Isolated Executive Impairment and Cognitive Decline

Investigator: Julene Johnson, PhD
Sponsor: NIH National Institute on Aging

Location(s): United States


The majority of studies of cognitive aging focus on memory decline and Alzheimer's disease (AD). However, the preclinical stage of AD and other dementias may also begin with impairment in non-memory cognitive domains. We have preliminary clinical and neuropathological data suggesting that isolated executive impairment, a non-memory cognitive deficit, may be a risk for the development of functional decline and/or dementia. The overall goal of this project is to test the hypothesis that an isolated impairment of frontalexecutive function in non-demented elderly will predict future cognitive decline / dementia, functional impairment, and brain atrophy. To test this hypothesis, we will obtain longitudinal cognitive, functional, and neuroimaging measurements of 48 elderly subjects with isolated executive impairment and compare with 48 subjects with amnestic mild cognitive impairment (MCI) and matched controls. Specifically, we predict that lower baseline performance on tests of executive function will be associated with

1) lower performance on functional measures (i.e., activities of daily living) at two- and four-year follow-up intervals and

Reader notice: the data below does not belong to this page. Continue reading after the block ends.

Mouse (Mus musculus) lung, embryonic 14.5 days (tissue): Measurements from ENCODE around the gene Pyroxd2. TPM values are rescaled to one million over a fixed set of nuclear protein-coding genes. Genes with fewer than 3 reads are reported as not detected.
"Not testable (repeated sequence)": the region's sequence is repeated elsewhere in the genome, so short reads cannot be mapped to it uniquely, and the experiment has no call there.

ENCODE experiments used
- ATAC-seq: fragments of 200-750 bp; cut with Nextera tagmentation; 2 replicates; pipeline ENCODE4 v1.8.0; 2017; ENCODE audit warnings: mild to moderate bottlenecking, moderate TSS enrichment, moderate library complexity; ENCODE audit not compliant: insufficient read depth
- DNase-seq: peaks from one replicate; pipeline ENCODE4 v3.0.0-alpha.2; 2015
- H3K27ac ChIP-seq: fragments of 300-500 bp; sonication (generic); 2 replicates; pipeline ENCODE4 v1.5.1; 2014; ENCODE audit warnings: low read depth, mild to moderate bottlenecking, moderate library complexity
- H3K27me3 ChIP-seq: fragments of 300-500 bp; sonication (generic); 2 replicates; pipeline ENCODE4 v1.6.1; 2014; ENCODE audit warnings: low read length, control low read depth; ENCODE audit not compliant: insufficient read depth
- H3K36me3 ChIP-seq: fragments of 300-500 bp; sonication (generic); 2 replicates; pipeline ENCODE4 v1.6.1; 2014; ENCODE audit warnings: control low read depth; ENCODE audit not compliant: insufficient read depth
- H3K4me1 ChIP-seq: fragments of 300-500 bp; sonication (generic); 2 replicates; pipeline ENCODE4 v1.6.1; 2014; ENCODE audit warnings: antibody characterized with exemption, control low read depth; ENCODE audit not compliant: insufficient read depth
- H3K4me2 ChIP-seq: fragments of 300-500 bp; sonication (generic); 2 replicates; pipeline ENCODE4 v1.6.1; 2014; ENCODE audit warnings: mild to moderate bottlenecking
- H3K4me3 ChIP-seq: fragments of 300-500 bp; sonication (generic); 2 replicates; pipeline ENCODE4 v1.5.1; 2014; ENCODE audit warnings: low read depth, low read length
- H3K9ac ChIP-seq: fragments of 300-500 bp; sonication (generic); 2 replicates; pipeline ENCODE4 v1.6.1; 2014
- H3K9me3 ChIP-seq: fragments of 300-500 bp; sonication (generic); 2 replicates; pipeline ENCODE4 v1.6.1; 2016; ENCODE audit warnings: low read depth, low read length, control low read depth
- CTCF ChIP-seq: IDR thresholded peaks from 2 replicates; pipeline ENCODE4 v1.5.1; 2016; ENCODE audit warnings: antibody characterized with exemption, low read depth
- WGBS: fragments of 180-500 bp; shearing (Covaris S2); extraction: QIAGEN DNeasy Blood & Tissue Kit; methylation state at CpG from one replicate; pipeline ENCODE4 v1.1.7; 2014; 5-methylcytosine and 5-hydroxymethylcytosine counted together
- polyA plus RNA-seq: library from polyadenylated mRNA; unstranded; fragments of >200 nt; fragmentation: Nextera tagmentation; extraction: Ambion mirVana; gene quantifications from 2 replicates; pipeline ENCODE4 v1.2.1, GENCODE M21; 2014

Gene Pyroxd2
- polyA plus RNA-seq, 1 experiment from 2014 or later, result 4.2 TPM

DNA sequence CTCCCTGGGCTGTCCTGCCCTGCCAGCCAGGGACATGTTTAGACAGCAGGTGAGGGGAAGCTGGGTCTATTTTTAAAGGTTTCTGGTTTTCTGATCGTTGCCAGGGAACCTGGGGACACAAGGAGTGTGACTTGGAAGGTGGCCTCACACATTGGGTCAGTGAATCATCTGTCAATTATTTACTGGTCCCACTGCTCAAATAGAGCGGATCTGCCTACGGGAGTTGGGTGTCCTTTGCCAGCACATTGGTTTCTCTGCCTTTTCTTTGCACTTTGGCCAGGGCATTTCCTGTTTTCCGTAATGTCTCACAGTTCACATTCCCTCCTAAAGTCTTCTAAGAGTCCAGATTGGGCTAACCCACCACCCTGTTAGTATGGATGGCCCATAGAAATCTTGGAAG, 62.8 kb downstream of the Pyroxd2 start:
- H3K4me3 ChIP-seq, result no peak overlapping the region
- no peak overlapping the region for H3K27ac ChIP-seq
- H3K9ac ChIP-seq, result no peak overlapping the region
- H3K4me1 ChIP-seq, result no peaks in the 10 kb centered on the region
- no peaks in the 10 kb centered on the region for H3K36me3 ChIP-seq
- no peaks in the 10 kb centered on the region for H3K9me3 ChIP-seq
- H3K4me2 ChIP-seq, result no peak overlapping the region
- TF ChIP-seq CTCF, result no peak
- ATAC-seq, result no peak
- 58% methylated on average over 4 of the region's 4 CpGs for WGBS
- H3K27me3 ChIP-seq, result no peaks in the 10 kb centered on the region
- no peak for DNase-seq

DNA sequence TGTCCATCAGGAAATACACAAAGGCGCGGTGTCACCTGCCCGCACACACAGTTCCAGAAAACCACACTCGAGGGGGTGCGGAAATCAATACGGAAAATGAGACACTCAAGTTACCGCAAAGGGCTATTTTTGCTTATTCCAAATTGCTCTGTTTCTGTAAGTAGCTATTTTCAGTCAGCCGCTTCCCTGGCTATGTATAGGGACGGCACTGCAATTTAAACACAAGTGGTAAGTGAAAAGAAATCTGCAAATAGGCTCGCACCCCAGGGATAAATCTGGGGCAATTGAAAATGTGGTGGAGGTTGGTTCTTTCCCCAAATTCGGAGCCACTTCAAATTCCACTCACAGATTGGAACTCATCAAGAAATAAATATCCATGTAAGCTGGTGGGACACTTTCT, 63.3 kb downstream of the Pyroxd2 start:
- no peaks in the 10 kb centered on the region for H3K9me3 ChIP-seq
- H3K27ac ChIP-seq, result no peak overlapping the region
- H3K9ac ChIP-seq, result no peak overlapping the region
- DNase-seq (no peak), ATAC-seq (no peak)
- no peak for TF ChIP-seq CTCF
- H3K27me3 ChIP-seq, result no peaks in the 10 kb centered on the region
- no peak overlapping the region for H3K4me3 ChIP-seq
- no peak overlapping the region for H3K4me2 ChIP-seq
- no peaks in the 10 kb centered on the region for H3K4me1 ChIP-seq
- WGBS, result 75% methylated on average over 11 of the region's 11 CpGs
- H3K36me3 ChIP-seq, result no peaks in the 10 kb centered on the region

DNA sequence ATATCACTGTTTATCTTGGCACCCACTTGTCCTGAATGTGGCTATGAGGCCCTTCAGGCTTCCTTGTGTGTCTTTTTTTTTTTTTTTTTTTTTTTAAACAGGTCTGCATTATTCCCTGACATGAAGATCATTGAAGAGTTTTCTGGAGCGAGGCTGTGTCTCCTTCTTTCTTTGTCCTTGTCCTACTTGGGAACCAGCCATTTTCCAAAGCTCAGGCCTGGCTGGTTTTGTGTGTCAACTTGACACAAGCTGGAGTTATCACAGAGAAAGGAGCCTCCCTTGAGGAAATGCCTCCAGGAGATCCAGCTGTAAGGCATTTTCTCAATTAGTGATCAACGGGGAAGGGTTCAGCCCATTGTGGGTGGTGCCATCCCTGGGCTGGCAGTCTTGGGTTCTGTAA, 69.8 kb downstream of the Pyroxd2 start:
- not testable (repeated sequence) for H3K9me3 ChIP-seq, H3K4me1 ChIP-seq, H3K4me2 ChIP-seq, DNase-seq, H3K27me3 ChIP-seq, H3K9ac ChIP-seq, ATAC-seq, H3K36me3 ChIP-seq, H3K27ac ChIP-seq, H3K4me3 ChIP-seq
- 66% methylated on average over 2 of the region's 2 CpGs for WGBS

2) a decline in cognitive performance at two- and four-year follow-up intervals when compared with matched controls.
 We also hypothesize that subjects with isolated executive impairment will have a greater degree of prefrontal cortex atrophy on MRI at baseline and show a faster rate of prefrontal cortex atrophy at the two-year follow-up interval. Across all subjects, we predict that there will a relationship between scores on tests of executive function and the degree of frontal cortex atrophy. This project will increase awareness of non-memory cognitive impairment as a significant risk for functional and cognitive decline and/or dementia, 2) provide clinical and neuroimaging tools for the identification of individuals with non-memory cognitive impairment for possible inclusion in future primary prevention and treatment trials, and 3) expand differential diagnosis with individuals who present with isolated executive impairment to include AD in addition to frontotemporal dementia, vascular dementia, etc.